Sound familiar? I've often wondered where the good food/bad food dichtomy originates. Why is it that carrot sticks carry with them an aura of smug virtue, while chocolate cake bears the stigma of sin?
Of course I know the answer: It's all about the calories, stupid. But there's got to be attitude behind those calories. And there is. Turns out reseachers from Yale and elsewhere did a study several years ago (which I just came across) looking at the stigma associated with obesity. Get this: They quizzed obesity specialists--doctors, researchers, psychologists--and discovered that even people who have devoted their lives to the subject associate "blameworthy behvioral characteristics" with obesity.
These are folks who understand the genetic and environmental factors implicated in obesity. Who know that fat people aren't fat because they watch TV and eat bon-bons all day.
Geez, if you can't trust these people to understand, who can you trust?
This sense of judgment extends beyond food to any part of our lives that our related to fat and overweight. We fatties are told that we bring all kinds of bad things on ourselves, from diabetes to lower pay to heart disease.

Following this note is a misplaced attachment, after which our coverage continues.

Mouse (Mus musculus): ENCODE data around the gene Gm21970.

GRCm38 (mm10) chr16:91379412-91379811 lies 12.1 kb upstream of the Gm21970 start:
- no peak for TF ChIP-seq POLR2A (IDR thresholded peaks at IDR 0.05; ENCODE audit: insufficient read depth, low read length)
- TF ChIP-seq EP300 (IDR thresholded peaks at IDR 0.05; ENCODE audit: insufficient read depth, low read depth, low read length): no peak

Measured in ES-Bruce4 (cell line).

If your heart were, I don't know, a sewage pump (which in some ways isn't such a bad comparison), and it got clogged, would you feel a sense of moral failure? Or would you just call the plumber to have the pipes cleaned out? So why the strong sense of self-blame and guilt over being fat?
Stigma equals shame. Shame equals a sense of moral dichotomy, good and bad. People with anorexia take this good/bad food thing to obsessive extremes. But I bet most of us do it on some level.
Pay attention to your feelings about the next plate of food you sit down to. See if it's true for you. Then practice moral blindness when it comes to food. Repeat after me: There is no such thing as bad food, only badly cooked, badly prepared, or bad-tasting food.